Today marks week #6 on the transplant list and my disease continues to progress. Everything slowly is getting more difficult, usually requiring more energy and breath than I can muster. As a result, I confine my bipedal forays almost exclusively to Pulmonary Rehab and the 6-minute walk I must endure at my bi-weekly clinic appointments. Around the house, rather than hoofing from one room to the next, I rely on my trusty chariot — a zippy 3-wheeled scooter that miraculously squeezes into even the tightest alcoves and closets.
The scooter is truly a Godsend, affording me the kind of speed and agility I haven’t experienced for a very long time. It saves my breath for the really difficult maneuvers, like going to bed or getting a drink. But it also adds a whole new dimension of insanity to my ongoing issues with snarled cannula. On my feet, it was no big deal to reverse direction and walk back around any obstacle my cannula encountered. Now, that same action often requires a deftly executed three-point turn, the occasional ding to cabinet or wall, a terrorized dog, and a bit of mild cursing.
Most annoying, however, is the constant battle between 50 feet of cannula and three spinning wheels. Toss in a persnickety “Y” connector that joins cannula to concentrators, and you have a disaster that plays out daily. Oxygen tubing is not cooperative. It does not lie flat or slide along in a nice orderly fashion out of its neat coil. It prefers to bunch and gather, especially around corners, ripping itself free of the Y connector on one end, or my face on the other.
But my cannula really shows its fickle ways while I am riding down halls, around furniture, and through rooms. It wraps itself around tires, knots up under the axle, or gets itself stuck in the tiny “anti-wheelie” wheels at the rear of the scooter. Often I will be jetting along down the straight-away (hall), only to have the cannula ripped from my face as it catches briefly under a wheel. I’ve tried coiling the cannula as I go, threading it through the arm rest to keep it free from spinning tires, and readjusting the tubing to keep it out of scooter range. But nothing is fail-proof. I still hold out hope that some clever engineering student at MIT or Caltech will lay down their latest Robot Wars entry long enough to design a workable hose reel for oxygen tubing. They will be an instant Rock Star among gaspers everywhere!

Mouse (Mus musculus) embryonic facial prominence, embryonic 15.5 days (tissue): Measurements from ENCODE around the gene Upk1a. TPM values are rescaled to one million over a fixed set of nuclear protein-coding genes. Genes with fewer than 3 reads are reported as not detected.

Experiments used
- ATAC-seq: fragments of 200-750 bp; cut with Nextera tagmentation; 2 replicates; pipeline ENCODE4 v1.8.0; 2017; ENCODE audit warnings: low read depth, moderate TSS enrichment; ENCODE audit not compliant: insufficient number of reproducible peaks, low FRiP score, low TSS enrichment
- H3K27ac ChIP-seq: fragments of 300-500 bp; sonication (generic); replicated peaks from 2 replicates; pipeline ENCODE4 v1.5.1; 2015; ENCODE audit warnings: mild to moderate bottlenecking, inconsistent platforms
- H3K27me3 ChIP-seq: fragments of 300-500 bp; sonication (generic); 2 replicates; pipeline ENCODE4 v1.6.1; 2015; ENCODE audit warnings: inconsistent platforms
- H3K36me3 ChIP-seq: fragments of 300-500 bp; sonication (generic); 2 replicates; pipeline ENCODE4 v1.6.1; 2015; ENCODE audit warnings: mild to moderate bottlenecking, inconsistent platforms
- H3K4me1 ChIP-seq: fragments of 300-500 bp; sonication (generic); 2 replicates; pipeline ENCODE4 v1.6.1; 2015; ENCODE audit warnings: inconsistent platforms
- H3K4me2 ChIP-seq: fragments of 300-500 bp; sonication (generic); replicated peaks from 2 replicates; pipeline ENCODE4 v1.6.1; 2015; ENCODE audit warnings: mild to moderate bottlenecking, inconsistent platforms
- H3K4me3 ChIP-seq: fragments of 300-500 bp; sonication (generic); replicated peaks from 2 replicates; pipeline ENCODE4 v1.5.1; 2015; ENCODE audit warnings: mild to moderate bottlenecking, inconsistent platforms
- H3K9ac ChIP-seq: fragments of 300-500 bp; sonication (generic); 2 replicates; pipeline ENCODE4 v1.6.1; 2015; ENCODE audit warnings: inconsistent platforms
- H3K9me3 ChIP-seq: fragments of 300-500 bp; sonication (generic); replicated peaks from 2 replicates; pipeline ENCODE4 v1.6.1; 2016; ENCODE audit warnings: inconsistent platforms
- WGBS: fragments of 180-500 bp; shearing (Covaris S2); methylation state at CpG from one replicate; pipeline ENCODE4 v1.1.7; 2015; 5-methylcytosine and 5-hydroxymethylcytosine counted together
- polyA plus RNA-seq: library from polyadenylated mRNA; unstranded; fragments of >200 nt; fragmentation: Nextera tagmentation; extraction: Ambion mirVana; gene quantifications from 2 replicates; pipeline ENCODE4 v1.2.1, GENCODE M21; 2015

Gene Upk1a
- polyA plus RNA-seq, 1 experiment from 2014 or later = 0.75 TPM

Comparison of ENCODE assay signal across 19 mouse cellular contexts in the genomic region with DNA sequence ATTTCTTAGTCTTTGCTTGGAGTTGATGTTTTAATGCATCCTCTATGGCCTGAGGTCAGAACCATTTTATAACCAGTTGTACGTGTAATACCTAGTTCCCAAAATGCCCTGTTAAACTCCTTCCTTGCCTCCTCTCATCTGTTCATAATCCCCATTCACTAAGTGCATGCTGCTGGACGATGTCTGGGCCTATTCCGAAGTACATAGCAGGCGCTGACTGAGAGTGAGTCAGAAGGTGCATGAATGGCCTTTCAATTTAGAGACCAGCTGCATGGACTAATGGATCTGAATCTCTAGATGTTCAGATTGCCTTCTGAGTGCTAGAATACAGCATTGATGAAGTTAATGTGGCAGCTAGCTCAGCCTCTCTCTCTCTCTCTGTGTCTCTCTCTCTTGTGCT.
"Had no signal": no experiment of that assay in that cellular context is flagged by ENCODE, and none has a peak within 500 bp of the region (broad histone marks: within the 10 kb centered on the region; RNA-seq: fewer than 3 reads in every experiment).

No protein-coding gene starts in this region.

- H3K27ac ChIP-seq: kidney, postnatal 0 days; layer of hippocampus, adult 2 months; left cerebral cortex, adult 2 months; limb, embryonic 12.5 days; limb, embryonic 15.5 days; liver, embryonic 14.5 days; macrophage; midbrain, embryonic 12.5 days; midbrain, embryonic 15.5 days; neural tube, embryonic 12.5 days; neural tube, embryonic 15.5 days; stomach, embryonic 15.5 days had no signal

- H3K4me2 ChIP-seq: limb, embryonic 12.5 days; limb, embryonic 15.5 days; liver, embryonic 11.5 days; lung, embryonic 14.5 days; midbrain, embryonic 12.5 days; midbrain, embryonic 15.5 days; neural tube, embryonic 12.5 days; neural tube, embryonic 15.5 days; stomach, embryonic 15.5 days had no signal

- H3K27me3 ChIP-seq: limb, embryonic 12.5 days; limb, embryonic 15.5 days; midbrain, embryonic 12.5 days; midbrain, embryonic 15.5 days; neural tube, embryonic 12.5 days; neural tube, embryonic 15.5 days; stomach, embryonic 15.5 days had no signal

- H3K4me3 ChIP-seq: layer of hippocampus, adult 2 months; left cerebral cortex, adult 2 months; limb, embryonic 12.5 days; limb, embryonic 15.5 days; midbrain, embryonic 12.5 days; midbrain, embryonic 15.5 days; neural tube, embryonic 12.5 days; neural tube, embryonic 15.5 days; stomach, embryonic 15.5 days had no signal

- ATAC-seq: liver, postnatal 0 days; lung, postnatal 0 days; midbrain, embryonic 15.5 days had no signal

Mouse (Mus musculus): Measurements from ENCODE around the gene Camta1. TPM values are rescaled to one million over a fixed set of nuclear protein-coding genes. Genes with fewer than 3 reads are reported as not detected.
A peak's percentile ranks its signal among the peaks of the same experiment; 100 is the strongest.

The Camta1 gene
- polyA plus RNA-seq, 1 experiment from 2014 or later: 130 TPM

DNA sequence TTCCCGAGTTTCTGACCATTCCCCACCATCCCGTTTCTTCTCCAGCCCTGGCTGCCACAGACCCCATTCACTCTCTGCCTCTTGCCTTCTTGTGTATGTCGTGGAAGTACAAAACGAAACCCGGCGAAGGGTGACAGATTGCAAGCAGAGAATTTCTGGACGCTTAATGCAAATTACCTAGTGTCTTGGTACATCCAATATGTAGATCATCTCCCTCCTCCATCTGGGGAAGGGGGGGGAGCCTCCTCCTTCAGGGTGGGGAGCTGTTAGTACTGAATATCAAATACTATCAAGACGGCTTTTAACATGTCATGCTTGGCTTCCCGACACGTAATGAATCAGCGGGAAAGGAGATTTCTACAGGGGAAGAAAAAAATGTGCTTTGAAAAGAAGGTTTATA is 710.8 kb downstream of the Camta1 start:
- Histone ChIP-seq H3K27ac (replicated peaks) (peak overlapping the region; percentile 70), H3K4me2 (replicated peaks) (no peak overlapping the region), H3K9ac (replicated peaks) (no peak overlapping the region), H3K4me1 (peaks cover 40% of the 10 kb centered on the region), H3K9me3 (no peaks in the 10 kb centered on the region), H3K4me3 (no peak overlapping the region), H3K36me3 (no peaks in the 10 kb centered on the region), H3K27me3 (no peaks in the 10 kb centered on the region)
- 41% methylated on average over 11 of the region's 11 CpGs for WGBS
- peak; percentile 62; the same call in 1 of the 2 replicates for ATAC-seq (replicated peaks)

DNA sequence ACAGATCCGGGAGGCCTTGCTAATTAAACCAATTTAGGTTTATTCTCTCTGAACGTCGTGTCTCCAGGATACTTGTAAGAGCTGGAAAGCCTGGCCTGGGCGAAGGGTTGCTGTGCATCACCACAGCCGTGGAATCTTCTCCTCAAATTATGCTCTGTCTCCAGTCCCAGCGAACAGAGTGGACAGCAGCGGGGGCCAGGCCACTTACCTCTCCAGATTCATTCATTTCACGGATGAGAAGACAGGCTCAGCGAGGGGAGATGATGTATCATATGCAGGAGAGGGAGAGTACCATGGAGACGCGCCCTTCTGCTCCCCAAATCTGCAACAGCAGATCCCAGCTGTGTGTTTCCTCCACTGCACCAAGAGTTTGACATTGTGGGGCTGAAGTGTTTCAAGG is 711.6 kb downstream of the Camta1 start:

Though cannula and scooter may not be the best-suited cohorts, together they provide a sense of freedom that I cling to everyday. Unlike Pulmonary Rehab where I can do 30 minutes on the treadmill (supported with 40 lpm of oxygen, constant monitoring, and a snail-like pace), taking three steps at home leaves me gasping. The scooter opens up the world (okay, the house) to me. With it, I’ve been able to enjoy a few sunny afternoons on the deck and get my own lunch — small but very important victories. If the call doesn’t come soon, I will likely finish out my waiting in the hospital. But for now, the scooter is helping to keep me firmly planted at home where I can ride to the end of my 50-ft. tether and view the landscape from a new perspective.